Cork County Council has had to remove litter bins from some areas due to abuse by the public.
Responding to a motion from Fianna Fáil councillor Gearóid Murphy calling for a trial programme putting recycling bins next to existing litter bins, environment director Louis Duffy said that the council is reluctant to provide additional bins.
"The litter bin service is the subject of constant abuse where general waste is deposited in them, filling them at a rate that makes them unavailable for their intended collection litter," he said.
"As a consequence, areas around litter bins become littered and unsightly.
"It is for this reason that the council is reluctant to provide additional bins and in some areas has been forced to remove existing ones," he said.
"The provision of segregated bins would result in a significant increase in the cost on their management and would have a high risk of contamination of recyclable materials by other waste streams," he added.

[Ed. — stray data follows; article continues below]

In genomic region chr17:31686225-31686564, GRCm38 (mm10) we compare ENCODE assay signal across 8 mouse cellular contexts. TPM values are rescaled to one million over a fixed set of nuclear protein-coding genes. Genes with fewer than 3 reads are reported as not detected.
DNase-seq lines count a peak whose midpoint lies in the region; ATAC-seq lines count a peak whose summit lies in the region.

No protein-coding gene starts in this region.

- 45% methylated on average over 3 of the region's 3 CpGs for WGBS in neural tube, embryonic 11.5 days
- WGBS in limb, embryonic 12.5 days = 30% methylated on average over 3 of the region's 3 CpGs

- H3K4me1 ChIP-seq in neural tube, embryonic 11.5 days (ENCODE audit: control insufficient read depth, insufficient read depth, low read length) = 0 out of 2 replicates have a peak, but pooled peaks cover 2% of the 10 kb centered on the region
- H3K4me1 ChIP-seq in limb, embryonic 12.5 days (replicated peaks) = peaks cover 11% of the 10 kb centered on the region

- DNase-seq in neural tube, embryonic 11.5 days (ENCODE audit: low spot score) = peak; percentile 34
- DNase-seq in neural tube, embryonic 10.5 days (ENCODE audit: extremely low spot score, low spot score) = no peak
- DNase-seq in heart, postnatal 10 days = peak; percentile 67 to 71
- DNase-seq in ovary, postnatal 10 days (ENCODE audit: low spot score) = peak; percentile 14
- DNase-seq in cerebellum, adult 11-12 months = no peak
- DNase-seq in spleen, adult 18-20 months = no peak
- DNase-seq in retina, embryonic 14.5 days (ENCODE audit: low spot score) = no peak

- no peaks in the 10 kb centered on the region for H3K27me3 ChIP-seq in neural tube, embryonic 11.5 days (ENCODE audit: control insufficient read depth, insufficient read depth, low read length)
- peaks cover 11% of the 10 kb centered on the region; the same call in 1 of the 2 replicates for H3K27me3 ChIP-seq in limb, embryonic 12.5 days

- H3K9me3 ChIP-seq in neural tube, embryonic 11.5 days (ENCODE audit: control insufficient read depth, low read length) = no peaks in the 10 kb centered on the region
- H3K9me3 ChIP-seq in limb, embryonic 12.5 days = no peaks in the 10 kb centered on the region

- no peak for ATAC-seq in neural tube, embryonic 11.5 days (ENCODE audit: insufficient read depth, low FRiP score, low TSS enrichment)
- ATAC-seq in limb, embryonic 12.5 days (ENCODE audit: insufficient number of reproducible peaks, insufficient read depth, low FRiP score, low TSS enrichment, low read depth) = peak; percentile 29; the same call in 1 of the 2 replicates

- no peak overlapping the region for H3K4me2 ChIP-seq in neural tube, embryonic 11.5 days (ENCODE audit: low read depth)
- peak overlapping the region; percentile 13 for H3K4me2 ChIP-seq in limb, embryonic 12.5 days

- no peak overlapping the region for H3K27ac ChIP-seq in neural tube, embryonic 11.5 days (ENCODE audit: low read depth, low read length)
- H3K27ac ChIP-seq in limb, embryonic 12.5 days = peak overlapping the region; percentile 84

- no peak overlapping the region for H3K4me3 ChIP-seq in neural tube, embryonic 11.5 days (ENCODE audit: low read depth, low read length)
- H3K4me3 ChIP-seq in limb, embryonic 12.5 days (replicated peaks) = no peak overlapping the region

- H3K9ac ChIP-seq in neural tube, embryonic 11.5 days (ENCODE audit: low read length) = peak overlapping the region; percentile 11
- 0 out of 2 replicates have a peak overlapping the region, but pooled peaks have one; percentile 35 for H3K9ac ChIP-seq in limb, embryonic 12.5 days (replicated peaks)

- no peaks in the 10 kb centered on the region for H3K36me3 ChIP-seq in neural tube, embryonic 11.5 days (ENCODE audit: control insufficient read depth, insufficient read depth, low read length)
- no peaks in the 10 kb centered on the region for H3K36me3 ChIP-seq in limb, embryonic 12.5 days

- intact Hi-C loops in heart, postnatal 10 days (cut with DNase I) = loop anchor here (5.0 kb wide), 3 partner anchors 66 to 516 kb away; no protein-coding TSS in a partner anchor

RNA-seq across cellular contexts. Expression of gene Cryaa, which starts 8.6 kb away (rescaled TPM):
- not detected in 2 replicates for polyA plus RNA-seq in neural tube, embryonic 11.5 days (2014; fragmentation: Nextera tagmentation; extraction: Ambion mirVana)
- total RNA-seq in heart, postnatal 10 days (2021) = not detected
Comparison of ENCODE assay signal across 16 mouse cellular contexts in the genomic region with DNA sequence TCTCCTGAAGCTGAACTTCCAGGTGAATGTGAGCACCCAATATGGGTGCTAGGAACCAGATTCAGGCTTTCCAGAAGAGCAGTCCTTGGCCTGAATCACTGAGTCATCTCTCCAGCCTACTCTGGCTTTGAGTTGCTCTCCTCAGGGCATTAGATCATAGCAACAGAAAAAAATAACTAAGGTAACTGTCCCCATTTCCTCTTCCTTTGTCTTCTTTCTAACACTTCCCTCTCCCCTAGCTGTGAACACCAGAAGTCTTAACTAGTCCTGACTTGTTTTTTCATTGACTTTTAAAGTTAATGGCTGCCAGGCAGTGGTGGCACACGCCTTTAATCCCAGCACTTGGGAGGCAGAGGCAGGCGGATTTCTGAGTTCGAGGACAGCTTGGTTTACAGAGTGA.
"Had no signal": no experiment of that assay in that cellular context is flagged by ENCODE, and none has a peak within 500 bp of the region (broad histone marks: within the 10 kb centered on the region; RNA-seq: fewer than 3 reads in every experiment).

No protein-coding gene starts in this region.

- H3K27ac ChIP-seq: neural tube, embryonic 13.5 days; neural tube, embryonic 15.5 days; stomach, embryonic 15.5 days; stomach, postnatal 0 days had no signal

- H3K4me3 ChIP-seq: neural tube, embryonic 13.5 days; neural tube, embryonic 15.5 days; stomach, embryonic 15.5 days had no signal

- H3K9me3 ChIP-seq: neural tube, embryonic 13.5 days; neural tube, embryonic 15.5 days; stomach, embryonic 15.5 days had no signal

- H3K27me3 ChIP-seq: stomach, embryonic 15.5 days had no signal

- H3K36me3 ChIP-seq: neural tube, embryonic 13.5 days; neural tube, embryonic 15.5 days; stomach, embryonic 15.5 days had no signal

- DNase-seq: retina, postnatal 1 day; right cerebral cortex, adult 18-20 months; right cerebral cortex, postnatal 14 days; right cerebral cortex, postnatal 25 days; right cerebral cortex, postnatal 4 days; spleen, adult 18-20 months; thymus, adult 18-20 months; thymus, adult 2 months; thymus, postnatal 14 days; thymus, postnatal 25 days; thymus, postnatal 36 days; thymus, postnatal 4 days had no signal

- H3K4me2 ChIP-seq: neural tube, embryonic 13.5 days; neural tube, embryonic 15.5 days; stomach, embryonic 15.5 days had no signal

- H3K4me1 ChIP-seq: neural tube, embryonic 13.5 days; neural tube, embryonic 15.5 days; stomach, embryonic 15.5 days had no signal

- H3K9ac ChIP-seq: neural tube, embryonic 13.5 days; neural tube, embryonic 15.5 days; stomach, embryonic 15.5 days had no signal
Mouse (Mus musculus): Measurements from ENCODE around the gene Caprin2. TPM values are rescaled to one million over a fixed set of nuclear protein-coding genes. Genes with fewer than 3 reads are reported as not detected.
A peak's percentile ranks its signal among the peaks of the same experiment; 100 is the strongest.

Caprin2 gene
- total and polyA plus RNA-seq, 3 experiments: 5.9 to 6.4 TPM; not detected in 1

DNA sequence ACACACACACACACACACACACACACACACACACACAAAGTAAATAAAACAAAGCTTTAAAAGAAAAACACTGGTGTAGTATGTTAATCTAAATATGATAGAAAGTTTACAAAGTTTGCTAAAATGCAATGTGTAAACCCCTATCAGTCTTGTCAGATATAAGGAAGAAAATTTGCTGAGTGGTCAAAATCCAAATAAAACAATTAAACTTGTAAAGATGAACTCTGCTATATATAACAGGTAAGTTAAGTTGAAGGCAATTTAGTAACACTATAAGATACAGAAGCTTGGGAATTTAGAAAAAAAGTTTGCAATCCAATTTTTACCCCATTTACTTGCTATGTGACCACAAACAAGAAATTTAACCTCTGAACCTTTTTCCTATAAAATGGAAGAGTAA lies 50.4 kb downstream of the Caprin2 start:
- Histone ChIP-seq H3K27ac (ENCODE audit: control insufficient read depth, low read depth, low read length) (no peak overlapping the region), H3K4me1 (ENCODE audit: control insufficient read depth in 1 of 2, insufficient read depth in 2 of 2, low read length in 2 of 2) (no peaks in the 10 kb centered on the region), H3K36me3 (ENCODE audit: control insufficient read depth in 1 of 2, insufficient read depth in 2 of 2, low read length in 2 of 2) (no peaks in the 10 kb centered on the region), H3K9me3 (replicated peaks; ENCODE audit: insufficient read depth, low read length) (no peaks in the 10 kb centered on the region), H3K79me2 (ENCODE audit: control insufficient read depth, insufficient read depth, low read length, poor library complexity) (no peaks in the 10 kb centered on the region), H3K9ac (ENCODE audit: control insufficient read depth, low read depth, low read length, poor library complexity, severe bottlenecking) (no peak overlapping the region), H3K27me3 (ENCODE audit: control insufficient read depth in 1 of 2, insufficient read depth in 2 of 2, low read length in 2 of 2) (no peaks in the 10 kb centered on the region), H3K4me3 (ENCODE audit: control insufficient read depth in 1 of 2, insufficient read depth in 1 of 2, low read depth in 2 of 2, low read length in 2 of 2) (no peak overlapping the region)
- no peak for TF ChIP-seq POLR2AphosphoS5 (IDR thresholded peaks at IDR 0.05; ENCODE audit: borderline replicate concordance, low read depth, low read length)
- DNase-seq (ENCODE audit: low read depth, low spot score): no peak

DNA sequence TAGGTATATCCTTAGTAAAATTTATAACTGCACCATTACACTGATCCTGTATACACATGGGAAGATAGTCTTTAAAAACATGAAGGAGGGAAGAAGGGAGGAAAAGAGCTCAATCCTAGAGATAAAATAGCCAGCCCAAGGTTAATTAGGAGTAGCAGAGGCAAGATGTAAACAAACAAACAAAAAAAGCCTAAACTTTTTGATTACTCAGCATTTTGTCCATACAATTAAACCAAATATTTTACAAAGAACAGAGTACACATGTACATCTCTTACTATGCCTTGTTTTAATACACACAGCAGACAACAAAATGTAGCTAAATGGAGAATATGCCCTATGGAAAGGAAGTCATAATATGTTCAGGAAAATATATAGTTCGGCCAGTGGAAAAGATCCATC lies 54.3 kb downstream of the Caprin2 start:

However, he said that he will look to other local authorities to see if there has been any successful public recycling schemes introduced elsewhere.
Mr Murphy questioned the approach and said the council needs to act.
"This is one of the few areas where the council is in the driver's seat and has control.
"How can we change the attitude and culture of the people and the public if we ourselves don't offer a sustainable option?"
His party colleague Christopher O'Sullivan said that Clonakilty already provides an example of how to do this successfully.
"When the new streetscape was laid out in Clonakilty, the public bins had the exact same separation that Cllr Murphy is referring to - a section for waste and a section for recycling.
"From what I have seen, and this is only anecdotal evidence on the ground, they have been used very well, they have not been abused, and people are making a genuine effort to segregate their rubbish," he said.